All students will be able to return to university after Christmas for the first time since classes were moved online.

Returns will be staggered over a five week period but students will all be offered Covid-19 tests before heading back to campuses, including those in Liverpool.

The Department for Education made the announcement on Wednesday and set out how student returns should be managed.

The return of students will start on January 4 until January 18 when medical students and those on placements or practical courses with a need for in-person teaching should return in line with their planned start dates.

The remaining courses should be offered online from the beginning of term so students can continue their studies from home.

From January 25, all other students should start to return gradually over a two-week period, and by February 7 all students are expected to have returned.

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Coroanvirus test will help identify and isolate those who are asymptomatic but could spread the virus.

All universities will be offered testing facilities to give students two lateral flow tests, three days apart, with results turned around within an hour to help control the spread of the virus.

The Government has also announced a one-off fund of up to £20 million to help students most in need of support in these exceptional circumstances.

Universities Minister Michelle Donelan said: “The health and wellbeing of students, staff and local communities across Liverpool are at the heart of our plans, which is why we are providing mass testing for students and recommending a staggered return to campus.

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“These measures will ensure students can help protect themselves and residents in Liverpool to keep as safe as possible.”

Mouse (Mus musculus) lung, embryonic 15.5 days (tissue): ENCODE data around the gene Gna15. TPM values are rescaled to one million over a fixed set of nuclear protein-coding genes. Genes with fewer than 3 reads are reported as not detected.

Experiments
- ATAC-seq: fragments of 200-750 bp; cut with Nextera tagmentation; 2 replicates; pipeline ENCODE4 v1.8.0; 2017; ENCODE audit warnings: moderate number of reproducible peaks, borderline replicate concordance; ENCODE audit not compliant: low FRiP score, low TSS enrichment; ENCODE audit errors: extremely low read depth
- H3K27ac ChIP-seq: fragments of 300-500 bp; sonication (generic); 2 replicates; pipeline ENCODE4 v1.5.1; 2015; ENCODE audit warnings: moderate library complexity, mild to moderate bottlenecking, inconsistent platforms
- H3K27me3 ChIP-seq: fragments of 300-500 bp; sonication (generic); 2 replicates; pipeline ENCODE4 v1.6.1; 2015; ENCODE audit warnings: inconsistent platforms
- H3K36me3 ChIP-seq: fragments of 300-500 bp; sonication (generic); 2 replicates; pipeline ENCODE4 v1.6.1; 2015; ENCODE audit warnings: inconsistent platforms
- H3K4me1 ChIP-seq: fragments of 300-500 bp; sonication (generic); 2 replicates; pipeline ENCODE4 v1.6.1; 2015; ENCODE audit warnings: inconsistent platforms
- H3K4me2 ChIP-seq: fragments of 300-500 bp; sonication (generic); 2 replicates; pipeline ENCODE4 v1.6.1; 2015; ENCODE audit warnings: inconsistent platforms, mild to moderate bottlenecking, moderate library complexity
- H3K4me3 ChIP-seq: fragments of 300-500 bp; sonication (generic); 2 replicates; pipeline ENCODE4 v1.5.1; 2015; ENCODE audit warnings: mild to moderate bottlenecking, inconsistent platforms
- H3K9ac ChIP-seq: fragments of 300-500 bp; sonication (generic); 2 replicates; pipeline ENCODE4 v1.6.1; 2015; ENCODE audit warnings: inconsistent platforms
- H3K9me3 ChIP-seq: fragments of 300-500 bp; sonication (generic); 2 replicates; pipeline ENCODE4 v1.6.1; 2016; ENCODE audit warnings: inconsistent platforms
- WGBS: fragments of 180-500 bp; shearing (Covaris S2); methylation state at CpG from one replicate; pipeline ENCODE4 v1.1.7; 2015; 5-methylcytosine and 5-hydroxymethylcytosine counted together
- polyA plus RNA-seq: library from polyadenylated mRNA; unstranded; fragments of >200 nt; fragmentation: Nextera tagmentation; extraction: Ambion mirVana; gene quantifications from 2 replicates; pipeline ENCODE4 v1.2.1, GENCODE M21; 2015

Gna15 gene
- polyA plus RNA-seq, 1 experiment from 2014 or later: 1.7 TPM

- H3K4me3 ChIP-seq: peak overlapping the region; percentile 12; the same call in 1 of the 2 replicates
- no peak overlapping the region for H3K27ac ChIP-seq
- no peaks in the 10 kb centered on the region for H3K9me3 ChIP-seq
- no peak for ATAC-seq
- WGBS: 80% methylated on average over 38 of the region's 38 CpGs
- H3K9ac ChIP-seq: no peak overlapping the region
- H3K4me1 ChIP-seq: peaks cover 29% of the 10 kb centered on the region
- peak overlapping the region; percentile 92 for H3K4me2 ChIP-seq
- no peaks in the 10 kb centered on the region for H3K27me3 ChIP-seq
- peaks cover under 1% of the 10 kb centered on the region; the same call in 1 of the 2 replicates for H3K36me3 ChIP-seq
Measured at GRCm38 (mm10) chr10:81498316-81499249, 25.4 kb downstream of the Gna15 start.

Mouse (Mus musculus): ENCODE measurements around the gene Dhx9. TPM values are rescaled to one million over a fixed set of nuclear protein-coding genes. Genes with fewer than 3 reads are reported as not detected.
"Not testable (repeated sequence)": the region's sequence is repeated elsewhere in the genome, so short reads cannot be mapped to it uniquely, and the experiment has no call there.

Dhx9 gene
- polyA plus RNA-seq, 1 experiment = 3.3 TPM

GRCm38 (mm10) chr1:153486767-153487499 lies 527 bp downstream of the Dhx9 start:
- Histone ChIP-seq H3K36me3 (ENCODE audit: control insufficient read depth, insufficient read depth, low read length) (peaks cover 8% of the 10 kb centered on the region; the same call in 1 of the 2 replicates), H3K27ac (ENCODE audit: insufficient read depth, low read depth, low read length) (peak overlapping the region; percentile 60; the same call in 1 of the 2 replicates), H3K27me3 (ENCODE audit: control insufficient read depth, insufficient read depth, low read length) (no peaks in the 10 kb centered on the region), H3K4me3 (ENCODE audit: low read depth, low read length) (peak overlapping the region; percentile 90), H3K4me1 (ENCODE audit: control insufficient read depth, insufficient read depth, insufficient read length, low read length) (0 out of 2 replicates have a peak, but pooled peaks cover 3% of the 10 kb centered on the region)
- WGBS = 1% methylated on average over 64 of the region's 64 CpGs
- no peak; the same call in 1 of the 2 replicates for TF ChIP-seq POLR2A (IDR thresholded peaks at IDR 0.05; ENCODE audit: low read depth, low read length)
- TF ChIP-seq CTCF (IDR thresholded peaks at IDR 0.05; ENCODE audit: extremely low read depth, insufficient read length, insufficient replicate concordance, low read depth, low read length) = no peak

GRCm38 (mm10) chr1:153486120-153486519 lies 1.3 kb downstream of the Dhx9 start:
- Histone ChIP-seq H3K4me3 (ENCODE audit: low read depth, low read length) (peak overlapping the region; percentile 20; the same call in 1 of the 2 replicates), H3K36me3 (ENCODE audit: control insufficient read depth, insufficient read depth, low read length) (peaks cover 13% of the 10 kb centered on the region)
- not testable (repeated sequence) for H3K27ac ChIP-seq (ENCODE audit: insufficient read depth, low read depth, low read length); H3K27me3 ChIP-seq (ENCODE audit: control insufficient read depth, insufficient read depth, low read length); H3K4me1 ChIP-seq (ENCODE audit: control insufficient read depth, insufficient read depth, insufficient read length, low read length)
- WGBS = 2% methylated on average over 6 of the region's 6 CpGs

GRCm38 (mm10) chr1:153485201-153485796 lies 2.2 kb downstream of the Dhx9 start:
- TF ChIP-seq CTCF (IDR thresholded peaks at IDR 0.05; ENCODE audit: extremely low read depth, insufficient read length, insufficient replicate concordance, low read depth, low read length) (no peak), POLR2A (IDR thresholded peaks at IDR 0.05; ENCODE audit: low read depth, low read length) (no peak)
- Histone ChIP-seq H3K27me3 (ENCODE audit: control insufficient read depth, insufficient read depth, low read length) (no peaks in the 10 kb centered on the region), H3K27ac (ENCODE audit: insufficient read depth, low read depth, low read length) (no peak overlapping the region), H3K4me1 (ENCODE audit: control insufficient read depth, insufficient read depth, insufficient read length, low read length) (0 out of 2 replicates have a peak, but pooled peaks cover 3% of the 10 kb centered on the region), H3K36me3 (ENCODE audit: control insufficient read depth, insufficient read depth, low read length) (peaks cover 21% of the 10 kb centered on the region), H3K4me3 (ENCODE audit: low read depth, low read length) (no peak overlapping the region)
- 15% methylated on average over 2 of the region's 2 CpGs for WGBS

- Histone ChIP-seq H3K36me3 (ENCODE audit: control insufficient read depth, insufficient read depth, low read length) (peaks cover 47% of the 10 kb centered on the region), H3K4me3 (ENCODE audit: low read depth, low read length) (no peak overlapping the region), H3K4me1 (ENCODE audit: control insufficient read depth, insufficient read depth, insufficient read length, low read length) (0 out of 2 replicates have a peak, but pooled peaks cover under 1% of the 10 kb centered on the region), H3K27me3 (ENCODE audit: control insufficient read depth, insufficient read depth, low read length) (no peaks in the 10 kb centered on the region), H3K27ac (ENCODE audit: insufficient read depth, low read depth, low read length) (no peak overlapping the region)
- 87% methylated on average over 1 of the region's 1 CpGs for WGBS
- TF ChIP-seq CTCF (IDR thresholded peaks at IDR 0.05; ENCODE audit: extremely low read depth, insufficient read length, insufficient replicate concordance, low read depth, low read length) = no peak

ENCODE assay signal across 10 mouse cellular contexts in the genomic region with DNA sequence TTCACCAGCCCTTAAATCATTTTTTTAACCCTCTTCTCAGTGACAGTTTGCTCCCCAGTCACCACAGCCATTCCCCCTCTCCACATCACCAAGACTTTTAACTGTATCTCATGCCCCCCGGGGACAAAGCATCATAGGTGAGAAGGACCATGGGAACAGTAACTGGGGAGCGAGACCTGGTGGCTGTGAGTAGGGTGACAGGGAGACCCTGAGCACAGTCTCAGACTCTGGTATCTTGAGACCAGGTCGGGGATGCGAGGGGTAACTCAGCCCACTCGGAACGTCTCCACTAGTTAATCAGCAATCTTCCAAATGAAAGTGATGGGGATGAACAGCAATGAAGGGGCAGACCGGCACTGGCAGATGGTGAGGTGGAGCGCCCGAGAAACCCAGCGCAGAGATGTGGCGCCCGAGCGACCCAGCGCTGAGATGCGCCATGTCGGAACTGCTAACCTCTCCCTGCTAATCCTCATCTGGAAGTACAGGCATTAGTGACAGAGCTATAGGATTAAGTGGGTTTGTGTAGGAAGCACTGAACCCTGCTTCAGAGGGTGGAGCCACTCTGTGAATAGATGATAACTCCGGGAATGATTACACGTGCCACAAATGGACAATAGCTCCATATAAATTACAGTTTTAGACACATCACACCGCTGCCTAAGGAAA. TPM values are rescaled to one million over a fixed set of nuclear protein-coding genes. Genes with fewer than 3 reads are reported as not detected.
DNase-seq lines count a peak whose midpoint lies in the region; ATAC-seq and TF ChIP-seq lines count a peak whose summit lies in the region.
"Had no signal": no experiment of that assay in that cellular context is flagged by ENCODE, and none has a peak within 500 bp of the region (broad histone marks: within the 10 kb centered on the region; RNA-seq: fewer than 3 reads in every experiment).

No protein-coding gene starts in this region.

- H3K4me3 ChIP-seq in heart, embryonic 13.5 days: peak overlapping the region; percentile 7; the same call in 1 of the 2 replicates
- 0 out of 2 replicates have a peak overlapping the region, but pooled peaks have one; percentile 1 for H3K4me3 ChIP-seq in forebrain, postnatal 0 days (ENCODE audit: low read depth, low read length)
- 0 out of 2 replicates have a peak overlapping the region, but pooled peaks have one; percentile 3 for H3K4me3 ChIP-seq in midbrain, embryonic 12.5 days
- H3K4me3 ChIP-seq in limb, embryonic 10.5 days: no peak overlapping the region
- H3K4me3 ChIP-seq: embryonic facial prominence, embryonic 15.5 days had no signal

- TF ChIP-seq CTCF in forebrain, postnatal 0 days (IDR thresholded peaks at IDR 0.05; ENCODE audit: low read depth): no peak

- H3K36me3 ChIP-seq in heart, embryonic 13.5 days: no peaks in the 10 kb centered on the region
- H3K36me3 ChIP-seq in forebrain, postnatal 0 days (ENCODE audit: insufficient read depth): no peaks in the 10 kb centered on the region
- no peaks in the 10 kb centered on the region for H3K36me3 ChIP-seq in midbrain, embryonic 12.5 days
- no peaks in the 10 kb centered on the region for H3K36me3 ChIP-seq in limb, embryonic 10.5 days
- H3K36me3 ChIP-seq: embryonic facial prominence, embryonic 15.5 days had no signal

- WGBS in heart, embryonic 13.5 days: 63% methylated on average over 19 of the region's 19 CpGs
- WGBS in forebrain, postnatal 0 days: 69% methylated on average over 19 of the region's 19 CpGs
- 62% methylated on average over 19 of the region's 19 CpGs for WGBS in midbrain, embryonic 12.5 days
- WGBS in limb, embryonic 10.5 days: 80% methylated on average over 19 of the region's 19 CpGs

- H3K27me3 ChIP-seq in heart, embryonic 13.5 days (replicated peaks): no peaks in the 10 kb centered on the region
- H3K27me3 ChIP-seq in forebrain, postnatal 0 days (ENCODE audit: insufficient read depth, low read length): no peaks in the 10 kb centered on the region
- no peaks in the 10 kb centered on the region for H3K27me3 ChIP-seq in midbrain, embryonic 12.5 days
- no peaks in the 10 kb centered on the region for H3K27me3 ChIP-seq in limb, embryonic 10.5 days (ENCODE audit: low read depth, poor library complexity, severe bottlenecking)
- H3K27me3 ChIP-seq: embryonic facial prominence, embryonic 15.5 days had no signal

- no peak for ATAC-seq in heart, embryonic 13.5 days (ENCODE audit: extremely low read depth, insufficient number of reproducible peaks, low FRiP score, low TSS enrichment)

Students are being asked not to travel to their term-time accommodation until face-to-face courses are scheduled to resume.

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Health Secretary Matt Hancock said: “We must use every tool at our disposal to stop the spread of the virus and help reduce the risks around students travelling back home this Christmas.

"Using new technology and the additional capacity we have built, we are now able to extend our testing offer to help manage this risk, by identifying those showing no symptoms who can infect people unknowingly and stop them from passing the virus on to others as they move around the country.

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“I encourage all students to play their part in bringing this virus under control by getting tested twice, and by following the restrictions in place when travelling to and from University this term.”

Universities should continue to provide additional support to students who are isolating to ensure they can access food and medical supplies if needed, along with mental health support.

Where available, students who have spent the winter break in Tier 3 areas where mass community testing is on offer should take a test before travelling back to university if possible.

Along with developments in mass testing using new rapid ‘lateral flow’ tests and other advances in medical technologies and protective measures, this should allow for a more normal spring term and a better experience for students and staff.